Since NASA released the first blurry images of Ceres, people wanted to know, “What are the white spots on the surface of the dwarf planet?” The planet has obvious craters, but the white spots are something else entirely different.
According to Daily Galaxy, Ceres is a dwarf planet in the asteroid belt between Mars and Jupiter. Ceres orbits the sun, has a diameter of 590 miles, and many scientists believe it has or had a potential for holding life.
On Feb. 4, 2015, NASA’s Dawn spacecraft approached Ceres and snapped some pictures at approximately 90,000 miles away. The surface was pockmarked with many craters. When you’re orbiting in the midst of an asteroid belt, you can’t expect to come out of it unscathed.
The white spots caused much speculation about the dwarf planet. It has been suggested that the white spots on Ceres could be frost-covered peaks. Some think the white spots are accumulations of ice, and some people think it could be some sort of light material. Hopefuls are excited and wish the white spots are actually alien cities.
According to NBC News, UCLA planetary scientist Chris Russell is the principal investigator for the $466 million mission, and said in an email that the planet may hold more mystery than anything else.
“We are at a phase in the mission where the curtain is slowly being pulled back on the nature of the surface. But the surface is different from that of other planets, and at this stage the increasing resolution [in the photos] presents more mysteries rather than answers them.”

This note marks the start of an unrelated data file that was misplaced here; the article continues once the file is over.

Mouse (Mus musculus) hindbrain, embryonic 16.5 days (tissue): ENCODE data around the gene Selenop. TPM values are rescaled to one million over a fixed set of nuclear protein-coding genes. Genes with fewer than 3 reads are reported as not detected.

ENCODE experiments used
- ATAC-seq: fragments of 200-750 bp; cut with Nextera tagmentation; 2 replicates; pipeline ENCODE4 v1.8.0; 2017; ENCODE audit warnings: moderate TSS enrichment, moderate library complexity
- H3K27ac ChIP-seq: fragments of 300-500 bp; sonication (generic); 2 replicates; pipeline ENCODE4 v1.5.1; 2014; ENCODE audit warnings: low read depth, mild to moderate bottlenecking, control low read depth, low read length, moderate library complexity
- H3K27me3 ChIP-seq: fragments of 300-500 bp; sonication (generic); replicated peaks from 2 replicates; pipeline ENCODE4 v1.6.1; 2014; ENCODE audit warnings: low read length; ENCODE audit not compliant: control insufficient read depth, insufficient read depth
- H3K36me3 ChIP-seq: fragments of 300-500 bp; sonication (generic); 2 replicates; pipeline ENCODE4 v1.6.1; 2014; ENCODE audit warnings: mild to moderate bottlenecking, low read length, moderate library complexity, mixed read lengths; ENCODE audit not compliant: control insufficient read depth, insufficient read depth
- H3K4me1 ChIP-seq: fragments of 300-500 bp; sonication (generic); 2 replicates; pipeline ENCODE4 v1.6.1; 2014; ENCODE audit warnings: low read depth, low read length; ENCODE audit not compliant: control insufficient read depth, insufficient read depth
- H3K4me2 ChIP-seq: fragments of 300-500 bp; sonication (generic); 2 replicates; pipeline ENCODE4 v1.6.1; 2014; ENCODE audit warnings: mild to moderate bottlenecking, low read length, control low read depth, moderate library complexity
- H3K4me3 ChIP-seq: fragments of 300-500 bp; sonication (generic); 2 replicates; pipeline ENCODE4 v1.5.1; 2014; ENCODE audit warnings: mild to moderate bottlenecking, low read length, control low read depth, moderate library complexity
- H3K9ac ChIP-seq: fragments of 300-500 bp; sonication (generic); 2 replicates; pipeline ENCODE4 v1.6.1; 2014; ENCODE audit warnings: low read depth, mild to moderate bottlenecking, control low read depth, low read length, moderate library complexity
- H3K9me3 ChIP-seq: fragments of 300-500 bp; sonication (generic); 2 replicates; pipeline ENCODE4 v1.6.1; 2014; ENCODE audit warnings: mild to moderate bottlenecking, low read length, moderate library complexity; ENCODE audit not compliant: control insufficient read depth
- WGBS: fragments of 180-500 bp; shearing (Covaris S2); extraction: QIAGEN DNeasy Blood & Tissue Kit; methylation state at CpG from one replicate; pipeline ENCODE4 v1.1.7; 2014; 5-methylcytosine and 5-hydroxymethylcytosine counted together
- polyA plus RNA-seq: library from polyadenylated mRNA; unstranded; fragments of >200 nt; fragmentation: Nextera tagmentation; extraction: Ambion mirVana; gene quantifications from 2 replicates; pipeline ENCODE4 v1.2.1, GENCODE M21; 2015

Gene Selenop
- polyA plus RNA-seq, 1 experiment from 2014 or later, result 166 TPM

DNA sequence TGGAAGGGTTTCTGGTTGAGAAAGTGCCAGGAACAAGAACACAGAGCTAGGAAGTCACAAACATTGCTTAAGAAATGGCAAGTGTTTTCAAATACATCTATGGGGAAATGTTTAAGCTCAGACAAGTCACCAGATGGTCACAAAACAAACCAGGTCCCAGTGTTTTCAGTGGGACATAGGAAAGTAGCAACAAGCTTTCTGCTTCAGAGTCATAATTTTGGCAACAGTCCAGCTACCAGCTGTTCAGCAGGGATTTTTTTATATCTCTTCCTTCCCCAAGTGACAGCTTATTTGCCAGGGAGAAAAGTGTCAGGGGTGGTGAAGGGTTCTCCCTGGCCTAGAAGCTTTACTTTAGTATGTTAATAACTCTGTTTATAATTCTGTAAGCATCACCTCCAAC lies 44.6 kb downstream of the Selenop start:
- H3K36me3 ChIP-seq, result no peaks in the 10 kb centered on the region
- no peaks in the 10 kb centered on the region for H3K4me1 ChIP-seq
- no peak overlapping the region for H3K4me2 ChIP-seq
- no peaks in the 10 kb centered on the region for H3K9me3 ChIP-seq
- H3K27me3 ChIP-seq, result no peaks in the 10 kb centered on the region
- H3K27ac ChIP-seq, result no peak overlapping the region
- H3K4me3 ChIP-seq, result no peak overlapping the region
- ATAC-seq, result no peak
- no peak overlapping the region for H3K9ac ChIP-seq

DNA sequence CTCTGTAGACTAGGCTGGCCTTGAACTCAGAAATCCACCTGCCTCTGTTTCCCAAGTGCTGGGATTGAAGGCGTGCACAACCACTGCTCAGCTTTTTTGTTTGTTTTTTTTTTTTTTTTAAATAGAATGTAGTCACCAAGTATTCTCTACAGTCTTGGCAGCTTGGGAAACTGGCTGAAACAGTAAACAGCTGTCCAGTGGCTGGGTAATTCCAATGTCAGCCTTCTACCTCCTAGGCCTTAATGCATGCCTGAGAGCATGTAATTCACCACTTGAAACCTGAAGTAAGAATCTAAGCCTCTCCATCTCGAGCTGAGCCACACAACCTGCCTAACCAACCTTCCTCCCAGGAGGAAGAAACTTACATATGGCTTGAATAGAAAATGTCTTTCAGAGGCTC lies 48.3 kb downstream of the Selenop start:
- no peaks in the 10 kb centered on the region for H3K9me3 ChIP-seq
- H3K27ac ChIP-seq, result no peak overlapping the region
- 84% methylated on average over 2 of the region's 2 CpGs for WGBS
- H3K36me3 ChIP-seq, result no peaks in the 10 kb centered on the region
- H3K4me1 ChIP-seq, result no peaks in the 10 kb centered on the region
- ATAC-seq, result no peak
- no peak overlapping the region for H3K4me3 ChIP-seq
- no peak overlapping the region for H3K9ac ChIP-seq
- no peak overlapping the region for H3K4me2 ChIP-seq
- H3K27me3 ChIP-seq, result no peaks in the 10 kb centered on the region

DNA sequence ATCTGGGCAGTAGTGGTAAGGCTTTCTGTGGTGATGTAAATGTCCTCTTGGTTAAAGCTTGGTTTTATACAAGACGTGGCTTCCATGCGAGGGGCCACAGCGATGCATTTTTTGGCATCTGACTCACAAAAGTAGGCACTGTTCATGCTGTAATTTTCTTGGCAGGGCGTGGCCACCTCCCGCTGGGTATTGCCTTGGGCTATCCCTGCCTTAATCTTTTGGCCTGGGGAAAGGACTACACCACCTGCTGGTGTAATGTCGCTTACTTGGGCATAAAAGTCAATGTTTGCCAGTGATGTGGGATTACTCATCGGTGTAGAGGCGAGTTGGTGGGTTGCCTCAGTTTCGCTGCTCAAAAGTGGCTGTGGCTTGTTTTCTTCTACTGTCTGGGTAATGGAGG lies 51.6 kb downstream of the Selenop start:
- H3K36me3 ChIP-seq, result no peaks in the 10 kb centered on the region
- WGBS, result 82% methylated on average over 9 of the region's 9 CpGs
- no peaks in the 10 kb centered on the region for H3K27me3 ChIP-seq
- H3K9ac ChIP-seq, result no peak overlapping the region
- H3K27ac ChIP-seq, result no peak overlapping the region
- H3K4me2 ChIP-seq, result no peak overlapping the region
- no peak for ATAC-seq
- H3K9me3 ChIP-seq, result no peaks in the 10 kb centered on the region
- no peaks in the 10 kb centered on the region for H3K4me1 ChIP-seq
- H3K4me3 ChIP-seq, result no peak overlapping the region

NASA’s Dawn spacecraft is expected to enter orbit around Ceres sometime in March, 2015. In the meantime, Russell continues to study the material he has gained from the mission so far.
“Naively we expect a bright region to be fresh and a dark region to be old. So the surface of Ceres seems to have a number of circular features of varying freshness on a predominantly dark, presumably old surface,” Russell wrote in his email to NBC News.
“The one type of feature that clearly came into view this time were examples of central peak craters with overall similarity to large lunar craters.”
Our world may still have some time to wait before we ever know what the white spots definitively are on Ceres, but when one question in space is answered, there are likely to be several more which will spring up that cannot yet be answered.
[Images via NASA/JPL-Caltech/UCLA/MPS/DLR/IDA]